Dionysos: Exciter to Frenzy

dionysos_cover_2013DIONYSOS: Exciter to Frenzy
by Vikki Bramshaw

“There was ‘no god more present’ than Dionysos: that is, out of all the ancient gods Dionysos was one of the few who people felt that they could reach out and touch”   ~ Vikki Bramshaw

Paperback: 240 pages
RRP £14.99

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About the Book:

Dionysos: Exciter to Frenzy is a phenomenal and scholarly exploration of one of the most complex, liminal and paradoxical gods of the ancient world.  The author Vikki Bramshaw guides the reader through the mysterious world of the multifaceted Dionysos, revealing his hidden faces and forms and his presence in different cultures, the growth cycles of nature, the establishment of theatre and the ancient Greek calendar.

The roots of the wine god Dionysos, like his vines, spread throughout the ancient world.  From the Cretan Zagreus, to the Thracian Sabazios and the Egyptian Iachen, his stories permeated the myths and traditions of both the untamed wilderness and the culture of cities such as Athens.  Joined by slaves and rulers, wild flesh-ripping Maenads and vegetarian Orphics, wine-makers and hunters, the thrice-born Dionysos danced his way through the challenges of rebirth and initiation, with the liberating ecstasy of trance and possession.

The god Dionysos unites opposites, he is many-formed, dying yet eternal, chthonian and heavenly. His ancient myths, mystical symbols, pagan rites and incarnations represent a uniquely detailed and relevant perspective of the transformation he brings through prophecy and personal liberation which is still relevant today.

About the Author: Vikki Bramshaw

Vikki Bramshaw is an author specialising in pre-Christian religion and esoteric traditions. Some of her passions are religious history, theurgy, initiatory rites, and trance. Her first book, ‘Craft of the Wise: A Practical Guide’ was published with John Hunt Publishing in 2009, after which Vikki wrote for several anthologies with Avalonia including Swaying with the Serpent (featuring in Hekate: Her Sacred Fires, 2010) and ‘The Scorpion & the Bridal Bed’ (featuring in VS: Thou Art That – That Thou Art, 2011). In this book, ‘Dionysos: Exciter to Frenzy’, Vikki explores the numerous facets of the god Dionysos revealing the hidden faces of the thrice-born god and the extent of his influence in the mysteries of the ancient world, through the cycles of nature and beyond.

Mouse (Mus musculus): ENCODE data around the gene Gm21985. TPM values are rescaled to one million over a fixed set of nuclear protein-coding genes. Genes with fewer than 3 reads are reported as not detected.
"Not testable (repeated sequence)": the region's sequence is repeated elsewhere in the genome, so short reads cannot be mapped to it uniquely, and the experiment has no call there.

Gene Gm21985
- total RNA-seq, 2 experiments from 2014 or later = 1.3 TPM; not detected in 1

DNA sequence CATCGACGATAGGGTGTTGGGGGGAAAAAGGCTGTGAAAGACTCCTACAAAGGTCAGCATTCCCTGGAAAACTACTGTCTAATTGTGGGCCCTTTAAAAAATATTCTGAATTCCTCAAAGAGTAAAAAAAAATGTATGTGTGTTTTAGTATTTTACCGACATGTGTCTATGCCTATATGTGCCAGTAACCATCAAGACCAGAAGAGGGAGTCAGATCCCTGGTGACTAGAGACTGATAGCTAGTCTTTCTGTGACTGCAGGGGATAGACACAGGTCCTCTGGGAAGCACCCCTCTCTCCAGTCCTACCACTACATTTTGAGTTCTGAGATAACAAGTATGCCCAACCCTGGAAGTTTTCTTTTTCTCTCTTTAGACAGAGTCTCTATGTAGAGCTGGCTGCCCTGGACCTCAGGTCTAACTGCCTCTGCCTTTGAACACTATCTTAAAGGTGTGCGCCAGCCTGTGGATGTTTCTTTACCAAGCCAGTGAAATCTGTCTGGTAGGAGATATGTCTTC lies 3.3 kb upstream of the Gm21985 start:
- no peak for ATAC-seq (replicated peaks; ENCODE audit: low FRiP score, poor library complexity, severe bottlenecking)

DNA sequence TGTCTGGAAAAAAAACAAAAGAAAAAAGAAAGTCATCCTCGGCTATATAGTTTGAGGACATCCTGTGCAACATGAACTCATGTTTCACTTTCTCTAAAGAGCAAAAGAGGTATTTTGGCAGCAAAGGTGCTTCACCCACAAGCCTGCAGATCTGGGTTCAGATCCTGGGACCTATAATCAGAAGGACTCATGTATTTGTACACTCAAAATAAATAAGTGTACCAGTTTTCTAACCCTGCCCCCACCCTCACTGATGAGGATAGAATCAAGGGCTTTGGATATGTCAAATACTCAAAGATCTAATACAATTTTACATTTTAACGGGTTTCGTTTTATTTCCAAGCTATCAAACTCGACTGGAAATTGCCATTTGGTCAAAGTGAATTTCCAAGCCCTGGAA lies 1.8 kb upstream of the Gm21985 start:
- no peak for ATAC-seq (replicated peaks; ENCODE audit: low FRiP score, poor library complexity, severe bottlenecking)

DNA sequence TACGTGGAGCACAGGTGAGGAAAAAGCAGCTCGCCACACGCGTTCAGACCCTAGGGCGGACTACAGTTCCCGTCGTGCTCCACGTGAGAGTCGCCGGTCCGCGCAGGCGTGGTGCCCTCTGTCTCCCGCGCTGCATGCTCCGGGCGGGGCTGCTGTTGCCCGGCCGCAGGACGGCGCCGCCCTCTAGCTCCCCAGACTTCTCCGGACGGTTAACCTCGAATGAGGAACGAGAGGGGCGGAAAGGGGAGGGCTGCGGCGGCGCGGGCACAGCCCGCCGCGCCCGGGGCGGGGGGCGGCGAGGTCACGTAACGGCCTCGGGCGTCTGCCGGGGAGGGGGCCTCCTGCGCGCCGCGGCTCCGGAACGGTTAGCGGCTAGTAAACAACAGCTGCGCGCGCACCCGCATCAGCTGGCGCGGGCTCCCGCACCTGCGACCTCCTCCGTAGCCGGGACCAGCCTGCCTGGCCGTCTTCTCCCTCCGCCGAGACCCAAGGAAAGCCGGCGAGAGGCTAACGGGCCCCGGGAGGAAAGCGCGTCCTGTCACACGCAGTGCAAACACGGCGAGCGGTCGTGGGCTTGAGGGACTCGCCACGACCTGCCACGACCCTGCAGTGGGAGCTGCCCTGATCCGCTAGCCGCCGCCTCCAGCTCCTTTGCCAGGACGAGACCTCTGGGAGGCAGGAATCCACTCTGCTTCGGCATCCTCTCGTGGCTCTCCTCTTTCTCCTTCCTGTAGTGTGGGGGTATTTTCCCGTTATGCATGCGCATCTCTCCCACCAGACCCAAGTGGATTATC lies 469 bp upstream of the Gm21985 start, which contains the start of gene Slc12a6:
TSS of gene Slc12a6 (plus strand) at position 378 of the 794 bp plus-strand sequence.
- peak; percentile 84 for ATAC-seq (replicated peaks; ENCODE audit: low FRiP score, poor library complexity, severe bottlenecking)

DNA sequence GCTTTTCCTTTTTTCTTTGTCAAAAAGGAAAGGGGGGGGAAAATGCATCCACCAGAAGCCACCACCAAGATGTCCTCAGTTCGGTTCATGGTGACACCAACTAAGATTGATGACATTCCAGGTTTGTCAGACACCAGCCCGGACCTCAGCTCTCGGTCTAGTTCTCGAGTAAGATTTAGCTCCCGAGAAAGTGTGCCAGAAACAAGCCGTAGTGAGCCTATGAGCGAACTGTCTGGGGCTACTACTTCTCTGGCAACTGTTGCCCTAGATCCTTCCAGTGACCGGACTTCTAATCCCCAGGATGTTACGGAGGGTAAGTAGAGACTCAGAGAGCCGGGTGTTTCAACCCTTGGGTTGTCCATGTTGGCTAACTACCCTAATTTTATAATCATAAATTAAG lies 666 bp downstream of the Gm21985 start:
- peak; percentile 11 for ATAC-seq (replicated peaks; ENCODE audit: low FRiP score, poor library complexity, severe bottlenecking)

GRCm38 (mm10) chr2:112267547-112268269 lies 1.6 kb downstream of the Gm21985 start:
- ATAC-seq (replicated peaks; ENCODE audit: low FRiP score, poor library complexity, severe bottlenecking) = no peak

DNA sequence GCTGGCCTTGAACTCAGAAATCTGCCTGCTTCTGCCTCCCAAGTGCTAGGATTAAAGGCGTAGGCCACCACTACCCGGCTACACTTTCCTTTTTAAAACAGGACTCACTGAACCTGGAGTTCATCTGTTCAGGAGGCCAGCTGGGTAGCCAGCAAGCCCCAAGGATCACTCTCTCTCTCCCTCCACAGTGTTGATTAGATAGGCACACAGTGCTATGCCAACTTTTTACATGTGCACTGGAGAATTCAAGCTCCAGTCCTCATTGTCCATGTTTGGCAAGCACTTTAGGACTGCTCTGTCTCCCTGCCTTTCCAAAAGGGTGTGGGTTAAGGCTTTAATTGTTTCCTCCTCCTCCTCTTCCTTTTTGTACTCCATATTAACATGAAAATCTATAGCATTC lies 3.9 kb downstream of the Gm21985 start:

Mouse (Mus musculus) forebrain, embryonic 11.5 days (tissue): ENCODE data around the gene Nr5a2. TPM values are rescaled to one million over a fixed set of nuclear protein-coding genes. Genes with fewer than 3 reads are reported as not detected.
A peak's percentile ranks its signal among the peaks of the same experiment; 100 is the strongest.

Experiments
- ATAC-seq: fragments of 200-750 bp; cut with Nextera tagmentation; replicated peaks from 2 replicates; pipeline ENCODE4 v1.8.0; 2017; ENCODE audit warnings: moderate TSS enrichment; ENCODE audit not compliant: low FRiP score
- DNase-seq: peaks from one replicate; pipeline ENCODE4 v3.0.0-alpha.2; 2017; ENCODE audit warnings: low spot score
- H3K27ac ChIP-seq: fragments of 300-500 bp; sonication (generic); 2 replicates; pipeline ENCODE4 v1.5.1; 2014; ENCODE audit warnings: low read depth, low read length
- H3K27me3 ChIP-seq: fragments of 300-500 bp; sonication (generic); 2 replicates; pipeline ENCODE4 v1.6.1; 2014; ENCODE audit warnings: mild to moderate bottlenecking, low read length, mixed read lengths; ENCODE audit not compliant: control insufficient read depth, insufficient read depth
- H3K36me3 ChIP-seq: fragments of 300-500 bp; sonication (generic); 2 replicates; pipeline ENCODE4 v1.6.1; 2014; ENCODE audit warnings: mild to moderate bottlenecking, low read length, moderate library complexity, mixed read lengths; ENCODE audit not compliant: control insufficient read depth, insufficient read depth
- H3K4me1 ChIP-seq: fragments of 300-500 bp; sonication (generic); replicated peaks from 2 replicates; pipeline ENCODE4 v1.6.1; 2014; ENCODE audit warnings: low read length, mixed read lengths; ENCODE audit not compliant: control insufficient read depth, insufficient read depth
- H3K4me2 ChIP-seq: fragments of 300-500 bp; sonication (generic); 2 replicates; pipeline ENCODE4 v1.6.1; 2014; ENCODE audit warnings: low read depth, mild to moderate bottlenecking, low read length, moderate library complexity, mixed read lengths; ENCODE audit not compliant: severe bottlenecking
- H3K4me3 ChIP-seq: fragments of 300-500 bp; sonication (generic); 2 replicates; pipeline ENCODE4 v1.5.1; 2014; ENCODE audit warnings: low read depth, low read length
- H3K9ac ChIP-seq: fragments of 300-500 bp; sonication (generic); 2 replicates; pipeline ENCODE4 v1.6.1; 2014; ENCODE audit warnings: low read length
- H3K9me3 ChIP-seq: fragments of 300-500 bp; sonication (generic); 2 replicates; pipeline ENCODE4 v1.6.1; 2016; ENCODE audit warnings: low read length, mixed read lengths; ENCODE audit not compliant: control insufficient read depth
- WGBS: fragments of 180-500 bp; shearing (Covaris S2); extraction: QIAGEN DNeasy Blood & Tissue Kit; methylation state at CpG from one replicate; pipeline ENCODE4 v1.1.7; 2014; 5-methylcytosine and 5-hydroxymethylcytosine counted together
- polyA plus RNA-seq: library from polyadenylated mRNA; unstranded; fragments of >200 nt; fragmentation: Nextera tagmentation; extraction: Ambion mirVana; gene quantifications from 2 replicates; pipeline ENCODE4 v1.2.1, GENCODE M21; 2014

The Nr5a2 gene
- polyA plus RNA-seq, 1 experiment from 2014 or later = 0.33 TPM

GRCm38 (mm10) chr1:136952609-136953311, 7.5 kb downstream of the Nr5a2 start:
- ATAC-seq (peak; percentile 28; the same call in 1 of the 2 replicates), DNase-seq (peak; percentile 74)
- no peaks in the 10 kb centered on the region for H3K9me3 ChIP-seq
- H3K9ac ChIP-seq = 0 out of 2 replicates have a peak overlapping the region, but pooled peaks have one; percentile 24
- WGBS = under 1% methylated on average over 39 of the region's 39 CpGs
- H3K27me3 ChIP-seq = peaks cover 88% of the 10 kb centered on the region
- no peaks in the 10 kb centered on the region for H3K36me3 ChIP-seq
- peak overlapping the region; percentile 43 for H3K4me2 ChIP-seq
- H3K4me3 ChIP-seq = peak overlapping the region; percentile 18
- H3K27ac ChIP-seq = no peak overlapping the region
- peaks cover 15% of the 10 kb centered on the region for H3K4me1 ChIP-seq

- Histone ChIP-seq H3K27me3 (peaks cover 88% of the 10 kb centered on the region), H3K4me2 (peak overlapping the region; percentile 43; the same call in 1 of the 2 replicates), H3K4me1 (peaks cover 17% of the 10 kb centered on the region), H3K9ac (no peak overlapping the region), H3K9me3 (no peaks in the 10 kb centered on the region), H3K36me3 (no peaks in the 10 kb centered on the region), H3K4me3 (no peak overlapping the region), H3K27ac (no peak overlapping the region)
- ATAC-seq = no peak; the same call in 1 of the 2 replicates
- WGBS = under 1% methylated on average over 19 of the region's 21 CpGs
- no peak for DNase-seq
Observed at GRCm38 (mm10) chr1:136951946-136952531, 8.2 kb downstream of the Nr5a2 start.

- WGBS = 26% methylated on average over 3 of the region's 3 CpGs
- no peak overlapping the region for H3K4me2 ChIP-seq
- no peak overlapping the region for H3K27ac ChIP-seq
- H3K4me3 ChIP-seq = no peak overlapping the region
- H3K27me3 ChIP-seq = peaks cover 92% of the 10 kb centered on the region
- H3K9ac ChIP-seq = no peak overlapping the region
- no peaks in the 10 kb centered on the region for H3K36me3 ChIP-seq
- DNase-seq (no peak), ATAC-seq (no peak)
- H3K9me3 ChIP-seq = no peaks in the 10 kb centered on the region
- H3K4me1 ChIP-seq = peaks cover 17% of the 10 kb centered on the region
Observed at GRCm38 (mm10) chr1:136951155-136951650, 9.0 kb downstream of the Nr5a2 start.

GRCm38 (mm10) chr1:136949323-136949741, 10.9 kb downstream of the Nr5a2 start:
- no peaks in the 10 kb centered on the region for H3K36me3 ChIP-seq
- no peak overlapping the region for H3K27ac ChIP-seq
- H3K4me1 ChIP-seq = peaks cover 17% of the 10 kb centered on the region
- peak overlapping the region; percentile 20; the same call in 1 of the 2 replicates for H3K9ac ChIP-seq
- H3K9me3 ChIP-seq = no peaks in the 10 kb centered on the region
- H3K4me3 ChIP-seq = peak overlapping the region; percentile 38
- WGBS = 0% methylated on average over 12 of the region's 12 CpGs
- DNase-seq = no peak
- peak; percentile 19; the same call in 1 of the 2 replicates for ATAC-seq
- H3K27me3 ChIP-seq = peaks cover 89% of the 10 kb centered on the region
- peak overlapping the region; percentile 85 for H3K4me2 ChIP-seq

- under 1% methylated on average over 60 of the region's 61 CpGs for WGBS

Vikki has also completed several courses as part of her ongoing research, including The Origins of Human Behaviour with Oxford University. She is also a trained Holistic Healer with the SHA, a qualified Equine Sports Massage Therapist, and has studied an introductory course in Counselling and Transactional Analysis with Peter Symonds College of Winchester.

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Extract from “Chapter 1 – Who is Dionysos?

Who is Dionysos? Portrayed as the leader of lustful processions and drunken debauchery, he appears a hedonistic god, at best – but this is a gross generalisation, and negates the true complexity of Dionysos’ nature.